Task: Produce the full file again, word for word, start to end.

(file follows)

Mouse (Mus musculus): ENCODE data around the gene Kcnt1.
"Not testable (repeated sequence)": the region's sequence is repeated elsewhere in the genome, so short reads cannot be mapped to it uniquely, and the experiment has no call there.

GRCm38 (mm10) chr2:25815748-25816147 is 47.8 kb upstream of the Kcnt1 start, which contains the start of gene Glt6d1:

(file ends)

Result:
Mouse (Mus musculus): ENCODE data around the gene Kcnt1.
"Not testable (repeated sequence)": the region's sequence is repeated elsewhere in the genome, so short reads cannot be mapped to it uniquely, and the experiment has no call there.

GRCm38 (mm10) chr2:25815748-25816147 is 47.8 kb upstream of the Kcnt1 start, which contains the start of gene Glt6d1: